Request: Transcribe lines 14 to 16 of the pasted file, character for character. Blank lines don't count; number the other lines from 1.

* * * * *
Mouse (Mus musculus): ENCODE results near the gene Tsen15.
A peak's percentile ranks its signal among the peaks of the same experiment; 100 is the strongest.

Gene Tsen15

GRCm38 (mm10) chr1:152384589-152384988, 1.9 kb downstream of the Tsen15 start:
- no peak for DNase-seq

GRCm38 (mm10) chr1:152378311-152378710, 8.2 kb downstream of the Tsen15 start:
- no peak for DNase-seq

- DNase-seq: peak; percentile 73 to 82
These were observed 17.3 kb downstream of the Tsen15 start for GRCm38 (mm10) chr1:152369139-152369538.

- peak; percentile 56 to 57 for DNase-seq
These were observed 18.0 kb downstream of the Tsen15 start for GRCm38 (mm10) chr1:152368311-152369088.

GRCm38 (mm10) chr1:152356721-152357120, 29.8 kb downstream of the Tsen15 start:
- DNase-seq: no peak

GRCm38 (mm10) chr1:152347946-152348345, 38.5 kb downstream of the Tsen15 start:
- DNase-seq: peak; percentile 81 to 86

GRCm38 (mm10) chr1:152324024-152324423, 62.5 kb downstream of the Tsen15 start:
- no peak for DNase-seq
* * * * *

GRCm38 (mm10) chr1:152347946-152348345, 38.5 kb downstream of the Tsen15 start:
- DNase-seq: peak; percentile 81 to 86

GRCm38 (mm10) chr1:152324024-152324423, 62.5 kb downstream of the Tsen15 start: